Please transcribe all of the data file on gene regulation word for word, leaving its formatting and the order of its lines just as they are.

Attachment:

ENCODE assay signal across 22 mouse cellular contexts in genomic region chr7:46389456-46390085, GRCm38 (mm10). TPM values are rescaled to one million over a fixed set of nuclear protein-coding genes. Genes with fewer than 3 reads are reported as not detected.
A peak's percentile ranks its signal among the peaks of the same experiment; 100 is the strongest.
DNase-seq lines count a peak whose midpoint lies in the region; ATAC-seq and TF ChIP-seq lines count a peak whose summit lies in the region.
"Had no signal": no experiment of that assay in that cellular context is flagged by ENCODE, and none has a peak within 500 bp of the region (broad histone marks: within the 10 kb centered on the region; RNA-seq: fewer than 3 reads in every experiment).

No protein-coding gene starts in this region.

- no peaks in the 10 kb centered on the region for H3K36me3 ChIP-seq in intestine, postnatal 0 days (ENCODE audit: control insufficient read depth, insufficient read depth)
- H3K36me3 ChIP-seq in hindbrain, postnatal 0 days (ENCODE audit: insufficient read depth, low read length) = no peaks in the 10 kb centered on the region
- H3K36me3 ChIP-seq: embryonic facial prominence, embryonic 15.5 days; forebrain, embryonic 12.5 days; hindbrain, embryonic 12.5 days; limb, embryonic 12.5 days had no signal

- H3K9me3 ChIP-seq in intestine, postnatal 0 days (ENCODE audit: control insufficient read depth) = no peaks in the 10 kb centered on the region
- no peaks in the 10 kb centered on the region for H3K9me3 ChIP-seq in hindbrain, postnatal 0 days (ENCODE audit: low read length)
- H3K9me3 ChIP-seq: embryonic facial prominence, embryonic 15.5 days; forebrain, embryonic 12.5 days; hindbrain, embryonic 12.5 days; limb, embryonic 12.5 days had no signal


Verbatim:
ENCODE assay signal across 22 mouse cellular contexts in genomic region chr7:46389456-46390085, GRCm38 (mm10). TPM values are rescaled to one million over a fixed set of nuclear protein-coding genes. Genes with fewer than 3 reads are reported as not detected.
A peak's percentile ranks its signal among the peaks of the same experiment; 100 is the strongest.
DNase-seq lines count a peak whose midpoint lies in the region; ATAC-seq and TF ChIP-seq lines count a peak whose summit lies in the region.
"Had no signal": no experiment of that assay in that cellular context is flagged by ENCODE, and none has a peak within 500 bp of the region (broad histone marks: within the 10 kb centered on the region; RNA-seq: fewer than 3 reads in every experiment).

No protein-coding gene starts in this region.

- no peaks in the 10 kb centered on the region for H3K36me3 ChIP-seq in intestine, postnatal 0 days (ENCODE audit: control insufficient read depth, insufficient read depth)
- H3K36me3 ChIP-seq in hindbrain, postnatal 0 days (ENCODE audit: insufficient read depth, low read length) = no peaks in the 10 kb centered on the region
- H3K36me3 ChIP-seq: embryonic facial prominence, embryonic 15.5 days; forebrain, embryonic 12.5 days; hindbrain, embryonic 12.5 days; limb, embryonic 12.5 days had no signal

- H3K9me3 ChIP-seq in intestine, postnatal 0 days (ENCODE audit: control insufficient read depth) = no peaks in the 10 kb centered on the region
- no peaks in the 10 kb centered on the region for H3K9me3 ChIP-seq in hindbrain, postnatal 0 days (ENCODE audit: low read length)
- H3K9me3 ChIP-seq: embryonic facial prominence, embryonic 15.5 days; forebrain, embryonic 12.5 days; hindbrain, embryonic 12.5 days; limb, embryonic 12.5 days had no signal